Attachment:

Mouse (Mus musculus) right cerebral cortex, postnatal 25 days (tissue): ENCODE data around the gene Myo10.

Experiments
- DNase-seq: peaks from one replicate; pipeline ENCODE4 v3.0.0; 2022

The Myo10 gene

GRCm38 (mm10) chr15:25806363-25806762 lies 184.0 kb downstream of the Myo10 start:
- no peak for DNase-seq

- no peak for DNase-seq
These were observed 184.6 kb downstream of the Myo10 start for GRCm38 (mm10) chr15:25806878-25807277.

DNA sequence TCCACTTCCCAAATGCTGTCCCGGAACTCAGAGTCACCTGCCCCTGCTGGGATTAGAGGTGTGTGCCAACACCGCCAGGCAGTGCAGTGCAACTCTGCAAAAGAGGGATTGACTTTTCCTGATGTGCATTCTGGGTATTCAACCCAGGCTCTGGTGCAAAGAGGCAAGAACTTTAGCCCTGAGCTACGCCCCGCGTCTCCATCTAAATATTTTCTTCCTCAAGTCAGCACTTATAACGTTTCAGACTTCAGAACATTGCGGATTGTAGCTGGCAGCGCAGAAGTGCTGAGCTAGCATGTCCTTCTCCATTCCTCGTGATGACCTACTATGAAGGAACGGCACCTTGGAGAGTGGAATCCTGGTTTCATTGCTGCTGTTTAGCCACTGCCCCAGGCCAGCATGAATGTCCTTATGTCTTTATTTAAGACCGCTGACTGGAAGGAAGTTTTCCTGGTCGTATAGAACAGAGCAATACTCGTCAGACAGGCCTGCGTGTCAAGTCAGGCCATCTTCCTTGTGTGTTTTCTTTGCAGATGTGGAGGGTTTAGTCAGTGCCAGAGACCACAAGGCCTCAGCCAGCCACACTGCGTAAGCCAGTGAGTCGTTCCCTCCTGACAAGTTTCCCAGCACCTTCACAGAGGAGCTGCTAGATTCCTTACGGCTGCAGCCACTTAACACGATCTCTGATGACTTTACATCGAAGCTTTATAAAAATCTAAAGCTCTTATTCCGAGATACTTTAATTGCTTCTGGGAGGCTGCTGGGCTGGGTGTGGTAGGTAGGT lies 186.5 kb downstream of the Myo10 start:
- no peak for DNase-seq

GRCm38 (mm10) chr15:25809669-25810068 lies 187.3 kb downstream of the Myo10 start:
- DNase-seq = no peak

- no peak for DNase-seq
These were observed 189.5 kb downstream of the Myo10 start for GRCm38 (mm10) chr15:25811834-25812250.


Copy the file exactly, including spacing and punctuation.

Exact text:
Mouse (Mus musculus) right cerebral cortex, postnatal 25 days (tissue): ENCODE data around the gene Myo10.

Experiments
- DNase-seq: peaks from one replicate; pipeline ENCODE4 v3.0.0; 2022

The Myo10 gene

GRCm38 (mm10) chr15:25806363-25806762 lies 184.0 kb downstream of the Myo10 start:
- no peak for DNase-seq

- no peak for DNase-seq
These were observed 184.6 kb downstream of the Myo10 start for GRCm38 (mm10) chr15:25806878-25807277.

DNA sequence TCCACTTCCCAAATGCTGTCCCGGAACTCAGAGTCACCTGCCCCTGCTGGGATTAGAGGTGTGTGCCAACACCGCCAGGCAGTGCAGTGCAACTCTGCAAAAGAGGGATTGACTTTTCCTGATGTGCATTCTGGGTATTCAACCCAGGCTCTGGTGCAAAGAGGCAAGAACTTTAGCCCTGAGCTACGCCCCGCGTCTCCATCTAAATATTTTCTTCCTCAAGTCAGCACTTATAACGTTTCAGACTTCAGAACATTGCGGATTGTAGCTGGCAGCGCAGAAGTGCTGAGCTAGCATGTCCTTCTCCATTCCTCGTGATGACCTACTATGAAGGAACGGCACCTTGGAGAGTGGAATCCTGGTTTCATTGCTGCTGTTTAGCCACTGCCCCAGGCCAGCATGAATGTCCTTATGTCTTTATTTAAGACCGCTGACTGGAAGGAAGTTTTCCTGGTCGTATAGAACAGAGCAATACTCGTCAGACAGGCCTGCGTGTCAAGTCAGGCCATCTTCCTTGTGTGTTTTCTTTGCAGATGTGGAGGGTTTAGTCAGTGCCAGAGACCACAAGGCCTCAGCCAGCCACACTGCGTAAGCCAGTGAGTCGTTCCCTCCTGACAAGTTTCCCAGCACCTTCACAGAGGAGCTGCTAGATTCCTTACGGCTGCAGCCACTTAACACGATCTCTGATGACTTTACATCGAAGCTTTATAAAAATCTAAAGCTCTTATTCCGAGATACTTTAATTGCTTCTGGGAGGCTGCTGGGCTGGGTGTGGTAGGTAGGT lies 186.5 kb downstream of the Myo10 start:
- no peak for DNase-seq

GRCm38 (mm10) chr15:25809669-25810068 lies 187.3 kb downstream of the Myo10 start:
- DNase-seq = no peak

- no peak for DNase-seq
These were observed 189.5 kb downstream of the Myo10 start for GRCm38 (mm10) chr15:25811834-25812250.